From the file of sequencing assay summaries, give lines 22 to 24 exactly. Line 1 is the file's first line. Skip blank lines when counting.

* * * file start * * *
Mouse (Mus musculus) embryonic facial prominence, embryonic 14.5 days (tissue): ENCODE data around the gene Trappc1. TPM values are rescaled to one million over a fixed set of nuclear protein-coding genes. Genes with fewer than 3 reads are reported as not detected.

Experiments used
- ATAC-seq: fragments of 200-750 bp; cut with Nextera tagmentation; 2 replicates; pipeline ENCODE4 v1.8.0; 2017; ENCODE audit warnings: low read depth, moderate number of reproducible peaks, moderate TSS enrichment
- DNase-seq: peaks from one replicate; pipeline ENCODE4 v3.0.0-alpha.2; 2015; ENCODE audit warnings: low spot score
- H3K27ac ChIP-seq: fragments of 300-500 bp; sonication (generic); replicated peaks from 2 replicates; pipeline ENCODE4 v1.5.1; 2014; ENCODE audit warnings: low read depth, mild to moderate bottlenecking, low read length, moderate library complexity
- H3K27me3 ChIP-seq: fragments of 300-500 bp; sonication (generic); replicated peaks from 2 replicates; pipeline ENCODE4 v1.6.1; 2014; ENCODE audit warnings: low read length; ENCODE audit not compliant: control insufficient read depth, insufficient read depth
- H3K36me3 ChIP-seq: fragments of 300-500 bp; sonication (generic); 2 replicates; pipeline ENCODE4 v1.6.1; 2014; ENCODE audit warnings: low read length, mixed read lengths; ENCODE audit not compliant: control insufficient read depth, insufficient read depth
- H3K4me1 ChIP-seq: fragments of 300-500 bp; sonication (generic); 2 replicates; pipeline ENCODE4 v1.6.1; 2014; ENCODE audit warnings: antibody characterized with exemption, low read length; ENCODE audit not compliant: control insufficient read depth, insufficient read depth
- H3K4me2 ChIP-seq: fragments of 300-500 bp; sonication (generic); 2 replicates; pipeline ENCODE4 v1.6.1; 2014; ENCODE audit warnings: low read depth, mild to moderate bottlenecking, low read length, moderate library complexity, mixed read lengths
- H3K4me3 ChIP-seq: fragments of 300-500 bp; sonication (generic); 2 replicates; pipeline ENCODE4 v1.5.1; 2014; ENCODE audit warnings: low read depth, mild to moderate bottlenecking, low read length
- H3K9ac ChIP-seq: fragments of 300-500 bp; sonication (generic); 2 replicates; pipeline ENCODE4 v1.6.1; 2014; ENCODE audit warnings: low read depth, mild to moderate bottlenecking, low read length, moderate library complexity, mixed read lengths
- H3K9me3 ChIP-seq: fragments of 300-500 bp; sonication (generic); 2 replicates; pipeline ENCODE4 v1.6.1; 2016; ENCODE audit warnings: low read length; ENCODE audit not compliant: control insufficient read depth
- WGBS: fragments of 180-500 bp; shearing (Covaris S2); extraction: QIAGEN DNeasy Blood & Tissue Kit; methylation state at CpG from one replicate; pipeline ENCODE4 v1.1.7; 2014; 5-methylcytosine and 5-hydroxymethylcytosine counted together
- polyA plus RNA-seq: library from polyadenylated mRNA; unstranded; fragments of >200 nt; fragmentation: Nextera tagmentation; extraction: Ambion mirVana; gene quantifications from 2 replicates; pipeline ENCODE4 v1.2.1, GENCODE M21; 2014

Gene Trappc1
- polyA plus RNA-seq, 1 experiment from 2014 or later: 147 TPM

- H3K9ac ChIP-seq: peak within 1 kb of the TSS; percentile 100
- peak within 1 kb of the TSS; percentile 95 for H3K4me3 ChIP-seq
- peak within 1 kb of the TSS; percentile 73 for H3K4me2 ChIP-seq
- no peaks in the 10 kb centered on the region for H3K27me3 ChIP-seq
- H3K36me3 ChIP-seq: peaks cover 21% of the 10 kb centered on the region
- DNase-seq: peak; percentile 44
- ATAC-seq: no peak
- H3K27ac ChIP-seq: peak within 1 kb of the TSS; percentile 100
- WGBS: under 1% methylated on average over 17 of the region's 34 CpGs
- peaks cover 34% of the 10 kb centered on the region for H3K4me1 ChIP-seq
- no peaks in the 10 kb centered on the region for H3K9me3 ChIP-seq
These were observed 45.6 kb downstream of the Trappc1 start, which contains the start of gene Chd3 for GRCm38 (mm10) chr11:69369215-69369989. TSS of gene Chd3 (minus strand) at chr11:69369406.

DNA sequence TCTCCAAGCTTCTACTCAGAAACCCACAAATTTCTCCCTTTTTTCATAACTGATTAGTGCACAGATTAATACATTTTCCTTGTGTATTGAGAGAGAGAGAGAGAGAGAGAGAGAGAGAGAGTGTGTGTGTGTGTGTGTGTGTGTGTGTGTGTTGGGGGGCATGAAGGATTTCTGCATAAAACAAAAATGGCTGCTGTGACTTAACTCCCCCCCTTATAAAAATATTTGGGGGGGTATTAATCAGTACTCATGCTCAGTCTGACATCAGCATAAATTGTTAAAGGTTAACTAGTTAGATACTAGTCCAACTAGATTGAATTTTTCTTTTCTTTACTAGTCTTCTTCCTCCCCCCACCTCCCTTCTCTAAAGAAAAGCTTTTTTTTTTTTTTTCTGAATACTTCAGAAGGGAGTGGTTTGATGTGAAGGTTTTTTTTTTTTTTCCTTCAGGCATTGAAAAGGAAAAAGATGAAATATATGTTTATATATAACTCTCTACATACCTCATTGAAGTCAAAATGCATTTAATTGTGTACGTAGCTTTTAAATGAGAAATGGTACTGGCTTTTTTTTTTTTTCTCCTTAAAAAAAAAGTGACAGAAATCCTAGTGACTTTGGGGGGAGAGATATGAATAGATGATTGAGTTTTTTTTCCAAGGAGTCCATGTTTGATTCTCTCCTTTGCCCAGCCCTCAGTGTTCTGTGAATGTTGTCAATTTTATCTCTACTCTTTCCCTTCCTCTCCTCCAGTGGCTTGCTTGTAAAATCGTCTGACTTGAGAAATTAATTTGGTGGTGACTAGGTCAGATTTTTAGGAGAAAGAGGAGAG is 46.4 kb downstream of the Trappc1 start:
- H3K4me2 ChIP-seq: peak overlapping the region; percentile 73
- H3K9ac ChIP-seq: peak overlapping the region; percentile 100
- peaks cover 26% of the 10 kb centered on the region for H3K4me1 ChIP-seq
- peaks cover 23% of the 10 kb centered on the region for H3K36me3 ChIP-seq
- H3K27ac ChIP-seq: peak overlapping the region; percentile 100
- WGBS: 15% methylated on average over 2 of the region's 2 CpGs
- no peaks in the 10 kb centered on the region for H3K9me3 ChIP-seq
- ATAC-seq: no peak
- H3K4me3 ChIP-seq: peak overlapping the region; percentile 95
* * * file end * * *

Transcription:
- DNase-seq: peak; percentile 44
- ATAC-seq: no peak
- H3K27ac ChIP-seq: peak within 1 kb of the TSS; percentile 100